A couple of days ago, we at SAXOPRINT had a look at Christmas in Germany and found that there was no shortage of similarities between Christmas over here and over there. In fact, the only major difference seems to be the date: Christmas Eve is the big day in Germany – and indeed in most of the rest of Europe. Or rather, the meal on 24th is the big meal, as the 25th is considered Christmas Day pretty much everywhere: every country in Europe celebrates it as a national holiday. There are some big (and very odd) differences, though.
Christmas traditions in France
In France, for example, the Christmas meal frequently straddles both days, beginning late in the evening of the 24th and going on well into Christmas night. This comes from the tradition of the reveillon (the “wake up”) of eating a meal after the Catholic midnight mass. While the Christmas meal for the Brits and most of Northern Europe centres around poultry of some kind (turkey, goose, duck), the most important element of a really traditional French Christmas meal is shellfish, usually oysters. Most families do follow this up with poultry, but it really plays second fiddle – or even third fiddle to two other really important features of the French Christmas meal: the yuletide log (Bûche de Noël) and the “thirteen desserts” to recall Jesus and the twelve disciples. As for presents: unlike their German or Scandinavian counterparts, most French children are expected to wait until Christmas morning – just like their British and American counterparts.
Dutch manners and traditions
In other parts of Europe, there is a big meal late on Christmas eve, too, but nothing much by of way of presents. In Holland, for example, kids get their biggest gifts on 6th December – from a figure called Sinterklaas, who, although he is the man behind the English name “Santa Claus”, comes out on St. Nicolas’ day. Beware, though: Sinterklaas doesn’t have any time for naughty children, though, leaving his helper Zwarte Piet to give them a jolly good whipping.
Christmas manners in Spain
Meanwhile, children in Spain have to wait until Epiphany, 6th January, for theirs. And it isn’t Santa or Father Christmas who brings the presents, but the Three Wise Men (los Tres Magos). If that wasn’t confusing enough though, children in the Catalan parts of Spain also have a living yule log to deal with called the tió de Nadal, a small bit of firewood decorated with a face who has to be given something to eat every night from 8th December onwards. On Christmas Eve, the children can then start hitting the log and presents, er, come out of the other end… And to think that American kids complain about having to put of cookies and carrots for Santa and his reindeer!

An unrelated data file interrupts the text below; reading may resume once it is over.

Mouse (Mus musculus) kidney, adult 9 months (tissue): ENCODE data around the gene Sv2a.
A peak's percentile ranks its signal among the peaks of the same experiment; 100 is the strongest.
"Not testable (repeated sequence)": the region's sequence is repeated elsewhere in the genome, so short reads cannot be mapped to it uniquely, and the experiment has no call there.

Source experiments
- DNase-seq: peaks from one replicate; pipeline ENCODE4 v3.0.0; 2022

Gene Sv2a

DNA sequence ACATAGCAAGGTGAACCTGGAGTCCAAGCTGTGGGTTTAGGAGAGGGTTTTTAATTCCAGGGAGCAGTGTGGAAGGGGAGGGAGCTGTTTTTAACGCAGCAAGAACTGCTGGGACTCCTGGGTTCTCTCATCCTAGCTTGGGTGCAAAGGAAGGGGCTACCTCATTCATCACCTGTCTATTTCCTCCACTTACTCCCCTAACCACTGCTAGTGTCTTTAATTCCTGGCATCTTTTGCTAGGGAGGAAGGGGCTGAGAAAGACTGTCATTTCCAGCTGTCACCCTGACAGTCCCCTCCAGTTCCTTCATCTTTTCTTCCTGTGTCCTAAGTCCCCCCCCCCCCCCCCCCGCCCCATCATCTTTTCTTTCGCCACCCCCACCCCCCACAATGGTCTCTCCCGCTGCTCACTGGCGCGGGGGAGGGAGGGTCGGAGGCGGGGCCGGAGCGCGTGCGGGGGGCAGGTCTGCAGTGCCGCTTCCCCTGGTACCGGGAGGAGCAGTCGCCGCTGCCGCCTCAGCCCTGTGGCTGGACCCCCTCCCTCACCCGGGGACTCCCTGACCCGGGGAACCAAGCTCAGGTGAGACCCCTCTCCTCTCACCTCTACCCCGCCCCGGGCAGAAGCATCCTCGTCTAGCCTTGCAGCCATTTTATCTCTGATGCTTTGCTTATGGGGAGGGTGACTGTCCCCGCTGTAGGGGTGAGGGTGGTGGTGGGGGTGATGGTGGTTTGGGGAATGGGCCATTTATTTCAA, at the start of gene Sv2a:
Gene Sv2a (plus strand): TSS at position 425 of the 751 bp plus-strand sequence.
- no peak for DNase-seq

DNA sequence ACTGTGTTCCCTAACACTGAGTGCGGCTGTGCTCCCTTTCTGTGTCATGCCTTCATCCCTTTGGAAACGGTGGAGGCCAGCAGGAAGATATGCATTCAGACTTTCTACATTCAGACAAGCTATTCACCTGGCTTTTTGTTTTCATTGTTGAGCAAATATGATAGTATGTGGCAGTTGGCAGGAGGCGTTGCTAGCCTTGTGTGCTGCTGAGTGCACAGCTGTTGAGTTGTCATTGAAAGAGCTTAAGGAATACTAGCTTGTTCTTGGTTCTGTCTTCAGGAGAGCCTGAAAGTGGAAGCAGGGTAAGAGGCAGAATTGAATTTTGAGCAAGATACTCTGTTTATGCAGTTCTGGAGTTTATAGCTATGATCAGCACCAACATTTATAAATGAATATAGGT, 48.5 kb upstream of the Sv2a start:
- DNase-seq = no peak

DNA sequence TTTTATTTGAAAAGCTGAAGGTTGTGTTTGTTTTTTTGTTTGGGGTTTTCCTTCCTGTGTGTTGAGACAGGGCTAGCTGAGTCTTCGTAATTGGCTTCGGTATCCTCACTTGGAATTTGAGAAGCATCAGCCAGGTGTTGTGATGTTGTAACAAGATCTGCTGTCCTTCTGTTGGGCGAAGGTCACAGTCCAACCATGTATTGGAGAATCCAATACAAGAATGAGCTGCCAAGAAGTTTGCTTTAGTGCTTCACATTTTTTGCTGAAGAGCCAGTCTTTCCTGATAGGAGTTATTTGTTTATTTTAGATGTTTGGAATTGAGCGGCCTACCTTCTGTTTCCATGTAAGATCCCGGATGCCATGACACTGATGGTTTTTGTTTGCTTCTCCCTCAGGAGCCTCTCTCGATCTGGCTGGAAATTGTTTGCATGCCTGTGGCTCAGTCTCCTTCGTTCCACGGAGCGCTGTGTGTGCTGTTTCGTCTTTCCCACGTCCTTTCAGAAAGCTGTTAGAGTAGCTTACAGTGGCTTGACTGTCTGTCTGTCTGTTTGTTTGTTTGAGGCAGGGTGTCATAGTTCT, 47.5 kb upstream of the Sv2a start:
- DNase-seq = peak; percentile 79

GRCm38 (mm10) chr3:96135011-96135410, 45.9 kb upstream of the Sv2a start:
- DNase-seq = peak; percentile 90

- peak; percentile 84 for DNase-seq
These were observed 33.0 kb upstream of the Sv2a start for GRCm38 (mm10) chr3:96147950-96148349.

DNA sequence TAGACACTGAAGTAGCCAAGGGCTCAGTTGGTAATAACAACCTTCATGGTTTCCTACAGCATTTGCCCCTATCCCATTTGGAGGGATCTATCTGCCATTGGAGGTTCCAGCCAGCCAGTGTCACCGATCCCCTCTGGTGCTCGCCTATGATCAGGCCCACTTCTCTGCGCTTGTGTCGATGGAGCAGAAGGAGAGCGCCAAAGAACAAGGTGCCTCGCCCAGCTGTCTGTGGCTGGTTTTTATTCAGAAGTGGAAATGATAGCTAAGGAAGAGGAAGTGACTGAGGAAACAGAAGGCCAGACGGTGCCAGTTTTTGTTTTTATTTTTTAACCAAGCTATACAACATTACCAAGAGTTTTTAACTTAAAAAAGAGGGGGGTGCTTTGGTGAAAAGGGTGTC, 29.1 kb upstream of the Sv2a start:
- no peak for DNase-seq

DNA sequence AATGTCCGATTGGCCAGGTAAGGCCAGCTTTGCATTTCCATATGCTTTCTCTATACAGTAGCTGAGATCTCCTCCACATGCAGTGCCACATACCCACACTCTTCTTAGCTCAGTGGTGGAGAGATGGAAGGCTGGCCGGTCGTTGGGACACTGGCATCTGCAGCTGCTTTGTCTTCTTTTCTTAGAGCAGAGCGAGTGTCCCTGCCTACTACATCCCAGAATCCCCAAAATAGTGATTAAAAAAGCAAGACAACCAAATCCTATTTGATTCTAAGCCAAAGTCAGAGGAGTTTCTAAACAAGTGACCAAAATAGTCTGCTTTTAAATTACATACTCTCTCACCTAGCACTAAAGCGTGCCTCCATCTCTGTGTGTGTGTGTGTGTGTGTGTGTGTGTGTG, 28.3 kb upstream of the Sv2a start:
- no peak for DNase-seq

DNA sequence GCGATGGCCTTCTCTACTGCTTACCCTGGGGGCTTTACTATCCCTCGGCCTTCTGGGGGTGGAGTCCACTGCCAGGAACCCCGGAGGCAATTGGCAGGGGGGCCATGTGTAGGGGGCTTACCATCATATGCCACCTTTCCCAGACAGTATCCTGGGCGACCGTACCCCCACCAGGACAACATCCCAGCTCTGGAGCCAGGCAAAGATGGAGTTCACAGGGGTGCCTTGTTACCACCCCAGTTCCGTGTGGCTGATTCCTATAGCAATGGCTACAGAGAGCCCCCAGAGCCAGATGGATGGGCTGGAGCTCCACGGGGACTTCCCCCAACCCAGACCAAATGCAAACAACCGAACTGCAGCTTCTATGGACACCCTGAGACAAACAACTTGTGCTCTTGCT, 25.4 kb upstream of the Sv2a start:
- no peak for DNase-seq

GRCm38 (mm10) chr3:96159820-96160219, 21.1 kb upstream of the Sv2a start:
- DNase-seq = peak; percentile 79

Italian traditions around Christmas
In Italy, too, the 6th January is the big day for present-hungry kids. Nevertheless, in another odd twist of European Christmas traditions, Italian children don’t get gifts from the Three Wise Men, but from a witch who heard about Jesus’ birth from them, called the Befanas (she also “haunts” the Italian parts of Switzerland). On Christmas Eve, meanwhile, the Italians do like the French and go in for seafood – but in a big way, with eels and seven course fish meals being popular. This absence of meat is due to Catholic tradition, of course, which has 24th as a day of fasting in the calendar: in Poland, one of Europe’s most Catholic countries, the traditional Christmas Eve meal is a carp, often bought live and kept in the bathtub until slaughter for extra freshness.
I wonder what a Christmas tradition mash-up between all these countries would look like? Children getting gifts from a witch on 24th who puts rotten oysters and living carp in their stockings if they’ve been naughty? Then again, we’re in no position to laugh, as some UK Christmas traditions are just plain bonkers after all: why oh why does everyone have to eat the world’s least popular green vegetable, the Brussels sprout, on Christmas Day? Maybe we should go and ask the Belgians…